Air India Ltd. canceled flights for an eighth day because of a pilots strike, hindering the state-owned carrier’s efforts to pare costs and win back passengers following at least four straight annual losses.
The airline will only fly 38 of its 155 scheduled domestic flights today because of the pay dispute involving roughly 760 pilots, said Kamaljeet Rattan, a spokesman. The Delhi High Court yesterday issued contempt notices against nine union leaders after they ignored a previous order to return to work.
The Mumbai-based airline has canceled more than 1,000 flights because of the dispute, which is costing it 200 million rupees ($4.5 million) a day in lost sales. The stoppages may also disrupt the carrier’s bid to return to profit by 2015 as it struggles to combine different units following a 2007 merger and loses market share to Jet Airways (India) Ltd. and IndiGo.
“Air India needs a magician to solve its problems,” said Rishikesha Krishnan, a professor of corporate strategy at the Indian Institute of Management, Bangalore, who has written papers about India’s aviation industry. “It seems very difficult to achieve any sort of operational discipline under public ownership.”
The striking pilots previously worked for Indian Airlines, the carrier Air India combined with about four years ago. They are seeking raises so that their salaries will match those of Air India crew, the union said in an e-mailed statement on April 27. The dispute hasn’t affected long-haul flights to the U.S., Europe and the Middle East.
The carrier, which had 384 billion rupees of secured and unsecured loans as of March 2010, is also in talks with about 20 banks on restructuring debt, according to the April 8 statement. Chairman and Managing Director Arvind Jadhav plans to cut 40 billion rupees a year from operating costs as well, it said.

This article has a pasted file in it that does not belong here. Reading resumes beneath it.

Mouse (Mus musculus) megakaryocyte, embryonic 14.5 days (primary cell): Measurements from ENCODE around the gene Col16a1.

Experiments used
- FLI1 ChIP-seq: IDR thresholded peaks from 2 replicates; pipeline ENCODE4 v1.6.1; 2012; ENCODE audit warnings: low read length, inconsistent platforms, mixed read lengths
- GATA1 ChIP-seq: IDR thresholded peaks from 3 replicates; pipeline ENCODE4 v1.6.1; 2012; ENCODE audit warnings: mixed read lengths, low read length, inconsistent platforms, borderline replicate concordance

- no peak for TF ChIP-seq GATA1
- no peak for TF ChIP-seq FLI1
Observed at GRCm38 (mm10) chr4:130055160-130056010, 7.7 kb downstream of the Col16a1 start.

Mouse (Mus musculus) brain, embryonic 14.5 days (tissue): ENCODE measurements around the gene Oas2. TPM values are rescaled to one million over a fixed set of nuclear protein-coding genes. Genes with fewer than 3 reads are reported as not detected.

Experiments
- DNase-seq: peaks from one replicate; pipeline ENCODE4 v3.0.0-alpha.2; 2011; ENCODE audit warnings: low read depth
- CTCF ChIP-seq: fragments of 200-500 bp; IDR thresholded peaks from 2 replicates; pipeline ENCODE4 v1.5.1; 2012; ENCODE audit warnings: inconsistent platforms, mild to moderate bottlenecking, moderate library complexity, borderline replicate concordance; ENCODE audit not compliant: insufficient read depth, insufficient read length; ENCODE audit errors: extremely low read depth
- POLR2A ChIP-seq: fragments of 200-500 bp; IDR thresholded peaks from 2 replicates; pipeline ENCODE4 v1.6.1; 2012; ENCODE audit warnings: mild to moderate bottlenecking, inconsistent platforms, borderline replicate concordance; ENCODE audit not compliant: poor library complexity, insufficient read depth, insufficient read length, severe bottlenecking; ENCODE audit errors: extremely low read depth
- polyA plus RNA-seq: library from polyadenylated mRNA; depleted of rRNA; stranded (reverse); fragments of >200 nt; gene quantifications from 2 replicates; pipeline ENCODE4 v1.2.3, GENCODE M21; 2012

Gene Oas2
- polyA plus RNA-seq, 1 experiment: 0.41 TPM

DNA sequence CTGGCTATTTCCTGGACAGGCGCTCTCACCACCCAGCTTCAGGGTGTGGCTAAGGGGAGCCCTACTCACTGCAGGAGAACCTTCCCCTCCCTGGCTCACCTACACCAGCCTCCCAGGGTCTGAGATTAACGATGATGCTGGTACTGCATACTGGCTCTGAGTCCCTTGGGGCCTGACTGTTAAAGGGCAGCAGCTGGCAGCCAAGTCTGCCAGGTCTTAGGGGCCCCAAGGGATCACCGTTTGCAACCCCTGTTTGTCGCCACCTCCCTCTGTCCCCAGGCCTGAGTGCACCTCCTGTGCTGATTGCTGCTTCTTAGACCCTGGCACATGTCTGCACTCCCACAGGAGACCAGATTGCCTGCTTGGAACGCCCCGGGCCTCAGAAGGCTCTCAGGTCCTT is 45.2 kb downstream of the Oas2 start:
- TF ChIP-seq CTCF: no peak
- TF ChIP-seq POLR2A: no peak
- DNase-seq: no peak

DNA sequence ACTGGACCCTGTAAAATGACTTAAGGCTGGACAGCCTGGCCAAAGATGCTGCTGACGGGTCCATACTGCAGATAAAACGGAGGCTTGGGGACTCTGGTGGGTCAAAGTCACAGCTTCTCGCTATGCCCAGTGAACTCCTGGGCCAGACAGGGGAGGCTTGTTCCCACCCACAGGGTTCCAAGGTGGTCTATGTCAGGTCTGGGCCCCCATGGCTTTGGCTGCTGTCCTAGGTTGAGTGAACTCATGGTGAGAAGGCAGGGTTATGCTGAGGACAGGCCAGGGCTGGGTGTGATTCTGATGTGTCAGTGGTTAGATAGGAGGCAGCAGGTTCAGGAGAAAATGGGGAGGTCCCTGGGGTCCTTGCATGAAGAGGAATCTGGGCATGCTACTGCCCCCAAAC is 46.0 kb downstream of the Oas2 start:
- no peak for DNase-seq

“It does make the turnaround more difficult,” said Binit Somaia, director at the Sydney-based Centre for Asia-Pacific Aviation. “Passengers will be reluctant to book tickets on Air India in future.”
The government has already pledged to give the carrier 12 billion rupees in the financial year started April 1, according to annual budget documents presented in parliament. The airline got 20 billion rupee of bailouts in the last two fiscal years.
The carrier will borrow about 2.8 billion rupees from banks for April salaries, Rattan said. The airline is withholding pay from the striking workers, he said.
“In the long run, this strike won’t affect the turnaround,” Rattan said.
The union leaders have until May 25 to respond to the court notice on why contempt of court proceedings should not be initiated against them, Rattan said, citing the ruling. The stoppages will continue, Vikram Yadav, an official at union Indian Commercial Pilots Association official, said yesterday.
No Job Losses
The airline has about 1,700 pilots among its 29,000-strong workforce. It had a fleet of 135 planes as of August 2010, with outstanding orders for 27 new Boeing Co. (BA) 787 Dreamliners. Jet has about 13,000 employees and 97 planes.
Air India’s then-Chairman Vasudevan Thulasidas assured workers that there would be no job losses following the 2007 merger, according to a company press release. The government combined the carriers to link Air India’s largely international services with Indian Airlines’ domestic-focused network.
Air India had a 14.9 percent market share on domestic routes in March, compared with a combined 19.2 percent share for the two state-owned carriers in the first quarter of 2007, according to the civil aviation ministry, which doesn’t give data for international routes. The airline also only filled 61.1 percent of available seats in March, the lowest load factor among Indian carriers.
Jet had the biggest market share that month at 25.4 percent. IndiGo, which is less than five-years old, had 19.5 percent. The discount carrier is planning to begin overseas flights from August after placing a provisional order for 180 Airbus SAS A320 planes in January, the world’s largest commercial-aircraft deal.
Air India is adding new planes in a bid to win back passengers and expand its network as the nation’s economic growth stokes travel demand. It will get the first of the on- order Boeing 787s in the fourth quarter, Dinesh Keskar, head of the planemaker’s India commercial-aircraft operations, said in Bangalore on February 9.
The start of deliveries will be about three years late because of production delays. In August, Air India said it would seek $840 million in compensation.
In January, the carrier sought bids to lease as many as 40 Airbus and Bombardier Inc. aircraft.
To contact the editor responsible for this story: Neil Denslow at email@example.com.